Accountant’s Responsibility – What Is Auditing?

Accounting or accountancy is simply the communication, analysis, and recording of financial and/or non financial data about organizations including businesses and corporations. In general, this includes the recording of payments made to people or businesses for services rendered; the collection of payments for purchases by customers; records of transactions, including dates and amounts; and information on financial status, assets, liabilities, revenues, and expenses. In today’s ever-changing accounting world, it is essential to have people who are trained to deal specifically with accounting issues in order to appropriately deal with the wide variety of responsibilities that come with such an important job description.

There are several basic parts to accounting including the creation and maintenance of financial statements and reports, preparing the financial statements, tracking changes in the financial statements during the accounting period, analyzing and interpreting the results of the accounting period, and communicating any findings that are significant to the company. As a part of the accounting process, records are created regarding transactions, debts, assets, revenues, and expenses. Financial statements are prepared in order to give investors and the public an idea of a companies’ (its) income, assets, liabilities, and growth and financial future prospects through an orderly presentation of the information. Financial statements are required by most stakeholders in order to receive approval from a variety of sources before making certain business decisions.

The financial statements are used to obtain financing, provide an indication of the health of a company’s finances, and to make other strategic and critical decisions related to the companies operations. For example, a major part of an income statement is the income statement, which measures and records the net income from operating activities for a given period. The statement will also show whether the company has any significant net debt, and will show the balance sheet, which demonstrates the companies total assets, liabilities, and ownership interest in equity securities. The balance sheet should be prepared in a manner that meets the requirements of the US GAAP (Generally Accepted Accounting Principles), as well as be in a reasonable format (for example, not too small or too large). The accountant will likely require information about the following: customer balances, stockholders’ equity, capital assets, and bank deposits (in the case of a bank).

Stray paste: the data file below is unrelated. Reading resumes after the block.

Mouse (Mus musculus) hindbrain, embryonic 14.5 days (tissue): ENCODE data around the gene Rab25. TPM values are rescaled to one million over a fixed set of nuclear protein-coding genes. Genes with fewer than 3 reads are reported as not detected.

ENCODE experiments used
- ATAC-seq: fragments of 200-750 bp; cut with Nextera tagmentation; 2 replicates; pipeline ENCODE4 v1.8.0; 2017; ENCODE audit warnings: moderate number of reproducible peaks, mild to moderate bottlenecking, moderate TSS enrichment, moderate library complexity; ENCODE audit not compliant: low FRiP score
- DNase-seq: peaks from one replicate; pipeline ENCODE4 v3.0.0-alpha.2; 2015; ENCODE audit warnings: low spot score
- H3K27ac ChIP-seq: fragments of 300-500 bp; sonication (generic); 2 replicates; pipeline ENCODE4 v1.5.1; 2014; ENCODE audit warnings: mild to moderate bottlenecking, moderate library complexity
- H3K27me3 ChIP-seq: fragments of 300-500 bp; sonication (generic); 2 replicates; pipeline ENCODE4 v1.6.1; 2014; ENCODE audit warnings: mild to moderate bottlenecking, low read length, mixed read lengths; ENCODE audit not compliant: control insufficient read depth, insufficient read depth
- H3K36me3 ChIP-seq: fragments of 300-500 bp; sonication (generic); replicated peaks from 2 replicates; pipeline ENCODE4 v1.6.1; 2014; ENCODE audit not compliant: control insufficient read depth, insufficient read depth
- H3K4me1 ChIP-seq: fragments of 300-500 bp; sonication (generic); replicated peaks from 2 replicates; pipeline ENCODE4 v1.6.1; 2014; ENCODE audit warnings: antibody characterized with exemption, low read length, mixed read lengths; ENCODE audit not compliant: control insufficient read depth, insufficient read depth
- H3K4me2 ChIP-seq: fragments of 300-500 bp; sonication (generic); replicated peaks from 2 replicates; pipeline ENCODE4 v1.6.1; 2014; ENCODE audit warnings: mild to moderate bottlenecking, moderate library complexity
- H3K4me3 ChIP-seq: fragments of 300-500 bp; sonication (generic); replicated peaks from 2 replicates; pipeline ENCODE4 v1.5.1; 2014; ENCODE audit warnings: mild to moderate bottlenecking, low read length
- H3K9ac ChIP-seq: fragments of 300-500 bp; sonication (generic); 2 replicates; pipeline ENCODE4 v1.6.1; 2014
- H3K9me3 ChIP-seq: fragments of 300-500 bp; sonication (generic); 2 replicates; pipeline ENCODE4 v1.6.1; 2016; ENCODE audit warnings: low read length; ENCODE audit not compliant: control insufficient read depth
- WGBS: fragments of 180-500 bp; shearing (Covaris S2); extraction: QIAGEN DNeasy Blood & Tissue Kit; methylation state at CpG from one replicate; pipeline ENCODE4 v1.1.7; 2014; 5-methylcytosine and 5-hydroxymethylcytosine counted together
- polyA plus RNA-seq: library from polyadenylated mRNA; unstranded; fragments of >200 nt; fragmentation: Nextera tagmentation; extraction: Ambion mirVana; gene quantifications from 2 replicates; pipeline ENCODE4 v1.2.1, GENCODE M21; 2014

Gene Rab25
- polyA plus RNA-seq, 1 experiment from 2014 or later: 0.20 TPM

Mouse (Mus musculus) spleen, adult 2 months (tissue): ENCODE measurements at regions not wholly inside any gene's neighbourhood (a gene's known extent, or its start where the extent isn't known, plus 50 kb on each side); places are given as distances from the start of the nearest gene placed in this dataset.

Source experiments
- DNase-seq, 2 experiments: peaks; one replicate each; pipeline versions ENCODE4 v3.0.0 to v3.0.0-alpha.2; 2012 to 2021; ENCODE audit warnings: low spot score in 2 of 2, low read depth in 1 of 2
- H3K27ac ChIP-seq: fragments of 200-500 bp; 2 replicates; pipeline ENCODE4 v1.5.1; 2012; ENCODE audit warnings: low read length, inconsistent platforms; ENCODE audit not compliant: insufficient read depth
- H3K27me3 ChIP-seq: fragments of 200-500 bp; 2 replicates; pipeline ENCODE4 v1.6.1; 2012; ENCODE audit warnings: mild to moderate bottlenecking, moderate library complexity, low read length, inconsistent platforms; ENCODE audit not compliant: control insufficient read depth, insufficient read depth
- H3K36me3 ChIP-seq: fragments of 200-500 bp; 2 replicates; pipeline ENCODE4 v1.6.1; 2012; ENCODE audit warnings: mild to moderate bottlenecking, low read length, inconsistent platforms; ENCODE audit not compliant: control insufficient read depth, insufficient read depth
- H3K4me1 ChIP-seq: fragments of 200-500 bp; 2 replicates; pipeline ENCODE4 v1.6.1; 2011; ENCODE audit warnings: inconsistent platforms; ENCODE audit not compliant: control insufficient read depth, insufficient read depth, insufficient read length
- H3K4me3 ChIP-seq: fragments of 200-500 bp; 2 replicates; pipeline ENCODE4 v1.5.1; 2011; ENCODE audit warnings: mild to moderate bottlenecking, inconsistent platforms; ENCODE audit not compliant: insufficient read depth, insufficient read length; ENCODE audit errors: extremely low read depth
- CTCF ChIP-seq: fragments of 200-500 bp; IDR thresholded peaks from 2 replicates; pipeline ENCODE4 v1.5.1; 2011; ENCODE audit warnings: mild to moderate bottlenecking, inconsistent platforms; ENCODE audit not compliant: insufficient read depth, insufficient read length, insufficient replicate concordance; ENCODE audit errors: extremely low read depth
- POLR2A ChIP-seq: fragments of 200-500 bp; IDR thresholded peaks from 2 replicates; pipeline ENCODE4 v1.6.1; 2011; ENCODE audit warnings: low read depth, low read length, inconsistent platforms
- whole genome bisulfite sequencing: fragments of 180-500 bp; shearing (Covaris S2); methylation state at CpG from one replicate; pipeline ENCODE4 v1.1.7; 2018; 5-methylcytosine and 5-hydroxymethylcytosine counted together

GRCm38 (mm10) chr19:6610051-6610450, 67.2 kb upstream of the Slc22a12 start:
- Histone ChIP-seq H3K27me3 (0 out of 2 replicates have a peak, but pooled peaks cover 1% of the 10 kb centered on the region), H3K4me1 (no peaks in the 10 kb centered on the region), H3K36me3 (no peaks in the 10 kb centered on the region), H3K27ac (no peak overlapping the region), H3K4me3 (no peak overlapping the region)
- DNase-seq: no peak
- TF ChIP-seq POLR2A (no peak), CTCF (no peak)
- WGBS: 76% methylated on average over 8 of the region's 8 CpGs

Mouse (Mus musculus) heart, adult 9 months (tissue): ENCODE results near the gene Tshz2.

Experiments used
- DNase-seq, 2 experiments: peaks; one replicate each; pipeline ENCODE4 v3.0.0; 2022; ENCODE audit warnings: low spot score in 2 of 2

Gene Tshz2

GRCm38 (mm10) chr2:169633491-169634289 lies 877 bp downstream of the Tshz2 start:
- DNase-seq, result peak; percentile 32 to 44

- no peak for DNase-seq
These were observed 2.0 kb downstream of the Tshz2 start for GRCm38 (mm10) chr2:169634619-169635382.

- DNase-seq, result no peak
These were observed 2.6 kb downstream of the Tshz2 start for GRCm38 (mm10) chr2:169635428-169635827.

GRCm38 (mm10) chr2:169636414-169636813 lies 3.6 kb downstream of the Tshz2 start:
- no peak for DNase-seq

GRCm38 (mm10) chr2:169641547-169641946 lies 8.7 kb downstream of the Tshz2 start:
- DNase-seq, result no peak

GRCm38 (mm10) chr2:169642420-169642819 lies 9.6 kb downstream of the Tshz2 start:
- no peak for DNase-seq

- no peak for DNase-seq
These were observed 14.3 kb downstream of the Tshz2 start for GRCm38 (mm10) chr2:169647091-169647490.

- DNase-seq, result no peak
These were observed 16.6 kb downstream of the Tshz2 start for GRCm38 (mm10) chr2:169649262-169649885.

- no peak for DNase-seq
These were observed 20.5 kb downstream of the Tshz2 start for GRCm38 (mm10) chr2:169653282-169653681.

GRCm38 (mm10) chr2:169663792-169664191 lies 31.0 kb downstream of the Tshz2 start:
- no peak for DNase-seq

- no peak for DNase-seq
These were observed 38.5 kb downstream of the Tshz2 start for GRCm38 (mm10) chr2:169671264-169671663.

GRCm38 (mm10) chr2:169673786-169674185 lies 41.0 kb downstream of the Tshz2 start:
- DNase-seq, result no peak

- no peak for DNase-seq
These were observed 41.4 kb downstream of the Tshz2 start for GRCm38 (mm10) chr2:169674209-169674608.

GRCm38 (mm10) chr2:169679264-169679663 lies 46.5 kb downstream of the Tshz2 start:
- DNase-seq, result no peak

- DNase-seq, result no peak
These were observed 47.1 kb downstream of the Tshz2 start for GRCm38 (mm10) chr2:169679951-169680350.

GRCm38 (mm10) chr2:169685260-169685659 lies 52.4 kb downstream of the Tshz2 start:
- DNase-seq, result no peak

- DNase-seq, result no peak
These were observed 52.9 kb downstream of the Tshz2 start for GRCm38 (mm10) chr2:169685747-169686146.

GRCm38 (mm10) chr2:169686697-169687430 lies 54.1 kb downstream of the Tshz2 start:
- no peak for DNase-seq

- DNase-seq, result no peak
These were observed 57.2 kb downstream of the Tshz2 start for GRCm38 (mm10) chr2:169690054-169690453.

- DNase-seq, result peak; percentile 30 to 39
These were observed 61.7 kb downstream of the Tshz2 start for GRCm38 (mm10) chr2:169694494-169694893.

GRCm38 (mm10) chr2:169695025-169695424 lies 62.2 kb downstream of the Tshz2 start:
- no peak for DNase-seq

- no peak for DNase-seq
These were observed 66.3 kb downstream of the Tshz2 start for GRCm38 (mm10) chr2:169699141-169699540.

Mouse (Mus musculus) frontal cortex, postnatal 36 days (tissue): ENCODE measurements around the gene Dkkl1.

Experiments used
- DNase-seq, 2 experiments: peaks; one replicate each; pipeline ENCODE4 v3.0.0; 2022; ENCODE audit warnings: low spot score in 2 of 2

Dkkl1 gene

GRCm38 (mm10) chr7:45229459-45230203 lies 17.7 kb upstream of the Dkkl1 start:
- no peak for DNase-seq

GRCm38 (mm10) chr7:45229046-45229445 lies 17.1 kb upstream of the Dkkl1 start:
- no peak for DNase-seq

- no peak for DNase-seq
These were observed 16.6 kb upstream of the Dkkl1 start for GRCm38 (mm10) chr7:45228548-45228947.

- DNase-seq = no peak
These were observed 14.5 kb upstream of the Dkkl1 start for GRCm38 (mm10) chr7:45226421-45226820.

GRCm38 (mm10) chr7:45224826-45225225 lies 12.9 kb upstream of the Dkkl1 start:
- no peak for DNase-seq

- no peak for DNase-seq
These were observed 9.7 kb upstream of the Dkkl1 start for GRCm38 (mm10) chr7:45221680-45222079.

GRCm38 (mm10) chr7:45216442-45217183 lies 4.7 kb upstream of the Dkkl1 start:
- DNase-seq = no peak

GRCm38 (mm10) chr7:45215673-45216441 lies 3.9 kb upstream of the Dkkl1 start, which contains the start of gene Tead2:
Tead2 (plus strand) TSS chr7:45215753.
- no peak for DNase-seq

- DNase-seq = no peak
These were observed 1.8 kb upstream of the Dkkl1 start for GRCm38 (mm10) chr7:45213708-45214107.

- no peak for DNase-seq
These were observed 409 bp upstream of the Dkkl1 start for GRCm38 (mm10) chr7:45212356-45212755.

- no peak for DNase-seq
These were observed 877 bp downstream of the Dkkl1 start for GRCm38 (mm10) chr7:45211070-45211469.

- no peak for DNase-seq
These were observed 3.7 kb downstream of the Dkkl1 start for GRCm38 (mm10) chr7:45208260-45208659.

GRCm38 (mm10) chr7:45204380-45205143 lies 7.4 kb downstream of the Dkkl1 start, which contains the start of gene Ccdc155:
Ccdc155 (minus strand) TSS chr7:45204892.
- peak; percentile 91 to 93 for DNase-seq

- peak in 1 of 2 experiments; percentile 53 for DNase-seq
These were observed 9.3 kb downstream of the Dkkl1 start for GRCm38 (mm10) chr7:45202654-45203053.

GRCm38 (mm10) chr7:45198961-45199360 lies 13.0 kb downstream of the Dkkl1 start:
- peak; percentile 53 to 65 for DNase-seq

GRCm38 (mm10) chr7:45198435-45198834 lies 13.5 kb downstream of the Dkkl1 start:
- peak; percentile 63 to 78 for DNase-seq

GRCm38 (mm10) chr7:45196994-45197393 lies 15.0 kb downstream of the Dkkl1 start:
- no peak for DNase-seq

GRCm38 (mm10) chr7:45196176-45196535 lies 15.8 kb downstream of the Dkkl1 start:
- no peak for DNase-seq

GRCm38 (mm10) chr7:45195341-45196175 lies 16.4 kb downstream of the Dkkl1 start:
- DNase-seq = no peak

A major part of a CPA’s job is preparing financial statements from accounting reports that originate from within the company. Examples of these reports may include information on cash transactions, vendor accounts receivable, accounts payable, inventory, and so forth. Within this documentation are various types of financial transactions, including: sales and purchases, income from equity transactions, assets, liabilities, revenues, and expenses. An accountant will verify all of the items stated in the balance sheet and adjust the various amounts before presenting the results to the accountants clients.

There are two different types of accounting: Cost Reporting and Process Driven Accounting. In cost reporting accounting, the accountant verifies cost data in order to generate the financial statements; however, such reports are more representative of cash flows rather than income from operating activities. On the other hand, in process driven accounting an accountant only verifies financial transactions from receipt or production, after which he presents the resulting data in the financial statements. Both types of accounting employ a relatively similar methodology for producing financial statements from financial documents.

There are many different perspectives on what a CPA should provide their clients. Accountants must ensure that all the required information is collected, organized, and presented in a format that the stakeholders can understand and use. They must also ensure that all the transactions are recorded in the proper account records, so that when a related transaction occurs such as purchase of inventory or equipment, it will not be confused with another account. All transactions must be recorded in the proper journals and journal accounts for tax purposes. Finally, an accountants responsibility is to ensure that all the financial reports produced by his or her clients meet their legal obligations and any applicable resolutions for tax audits.

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